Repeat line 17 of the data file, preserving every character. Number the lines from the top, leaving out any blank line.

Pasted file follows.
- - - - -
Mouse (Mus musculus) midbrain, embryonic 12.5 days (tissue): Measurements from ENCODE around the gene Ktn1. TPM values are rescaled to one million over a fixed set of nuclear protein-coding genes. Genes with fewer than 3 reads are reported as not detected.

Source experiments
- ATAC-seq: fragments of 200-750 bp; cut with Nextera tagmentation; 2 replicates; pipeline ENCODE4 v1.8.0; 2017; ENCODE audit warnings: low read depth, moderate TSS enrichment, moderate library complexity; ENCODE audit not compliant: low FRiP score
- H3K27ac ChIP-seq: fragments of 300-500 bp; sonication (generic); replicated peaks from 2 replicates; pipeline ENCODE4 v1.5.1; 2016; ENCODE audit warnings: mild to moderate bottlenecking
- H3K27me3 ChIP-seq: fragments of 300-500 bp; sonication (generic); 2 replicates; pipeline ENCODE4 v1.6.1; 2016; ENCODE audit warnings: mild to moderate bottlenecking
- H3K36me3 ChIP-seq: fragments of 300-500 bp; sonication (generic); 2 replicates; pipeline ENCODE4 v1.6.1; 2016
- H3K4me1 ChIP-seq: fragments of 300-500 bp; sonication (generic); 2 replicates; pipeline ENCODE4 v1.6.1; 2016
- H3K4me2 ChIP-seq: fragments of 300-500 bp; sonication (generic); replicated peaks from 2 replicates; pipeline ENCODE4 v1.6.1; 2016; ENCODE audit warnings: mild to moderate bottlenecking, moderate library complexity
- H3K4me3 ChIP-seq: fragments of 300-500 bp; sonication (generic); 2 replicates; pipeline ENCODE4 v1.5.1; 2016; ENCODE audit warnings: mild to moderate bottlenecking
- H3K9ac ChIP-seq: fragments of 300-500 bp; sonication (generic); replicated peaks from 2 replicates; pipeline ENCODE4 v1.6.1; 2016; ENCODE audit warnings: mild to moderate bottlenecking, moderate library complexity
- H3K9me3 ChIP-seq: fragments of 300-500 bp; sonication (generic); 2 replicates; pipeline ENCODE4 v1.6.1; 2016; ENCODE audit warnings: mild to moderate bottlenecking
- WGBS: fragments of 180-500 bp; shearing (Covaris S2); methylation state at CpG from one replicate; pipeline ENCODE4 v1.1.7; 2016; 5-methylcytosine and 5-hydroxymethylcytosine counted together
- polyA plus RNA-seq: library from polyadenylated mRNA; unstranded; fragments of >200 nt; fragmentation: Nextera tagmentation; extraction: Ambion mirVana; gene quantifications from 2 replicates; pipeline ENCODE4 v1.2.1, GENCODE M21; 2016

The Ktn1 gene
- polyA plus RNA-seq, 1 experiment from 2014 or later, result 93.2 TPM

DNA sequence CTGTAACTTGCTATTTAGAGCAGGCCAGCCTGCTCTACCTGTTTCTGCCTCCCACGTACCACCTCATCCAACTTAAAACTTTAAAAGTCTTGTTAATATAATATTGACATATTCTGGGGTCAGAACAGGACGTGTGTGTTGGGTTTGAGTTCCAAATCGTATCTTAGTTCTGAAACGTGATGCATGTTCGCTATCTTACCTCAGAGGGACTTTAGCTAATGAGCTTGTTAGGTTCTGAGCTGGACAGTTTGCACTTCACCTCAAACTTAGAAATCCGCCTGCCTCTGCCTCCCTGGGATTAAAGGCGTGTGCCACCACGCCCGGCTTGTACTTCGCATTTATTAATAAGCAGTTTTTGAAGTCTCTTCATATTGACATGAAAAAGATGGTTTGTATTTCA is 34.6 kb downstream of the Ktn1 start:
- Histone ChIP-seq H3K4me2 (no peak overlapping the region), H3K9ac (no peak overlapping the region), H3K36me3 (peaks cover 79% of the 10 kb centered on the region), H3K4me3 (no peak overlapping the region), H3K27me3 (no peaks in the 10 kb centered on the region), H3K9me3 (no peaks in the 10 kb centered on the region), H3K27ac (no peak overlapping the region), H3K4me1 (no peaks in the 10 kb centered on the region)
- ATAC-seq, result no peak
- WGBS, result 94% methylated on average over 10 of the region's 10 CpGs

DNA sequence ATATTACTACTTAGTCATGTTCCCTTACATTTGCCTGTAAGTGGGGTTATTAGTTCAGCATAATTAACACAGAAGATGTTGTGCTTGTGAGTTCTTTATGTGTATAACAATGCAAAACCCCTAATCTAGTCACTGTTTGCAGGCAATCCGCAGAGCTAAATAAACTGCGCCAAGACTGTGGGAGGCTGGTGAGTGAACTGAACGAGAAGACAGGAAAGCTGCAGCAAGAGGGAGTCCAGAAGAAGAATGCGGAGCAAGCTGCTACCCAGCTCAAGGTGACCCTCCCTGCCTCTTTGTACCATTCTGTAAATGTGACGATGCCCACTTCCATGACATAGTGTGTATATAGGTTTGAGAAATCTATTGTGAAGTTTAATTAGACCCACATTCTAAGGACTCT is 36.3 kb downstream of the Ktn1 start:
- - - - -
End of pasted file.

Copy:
- Histone ChIP-seq H3K4me2 (no peak overlapping the region), H3K9ac (no peak overlapping the region), H3K36me3 (peaks cover 79% of the 10 kb centered on the region), H3K4me3 (no peak overlapping the region), H3K27me3 (no peaks in the 10 kb centered on the region), H3K9me3 (no peaks in the 10 kb centered on the region), H3K27ac (no peak overlapping the region), H3K4me1 (no peaks in the 10 kb centered on the region)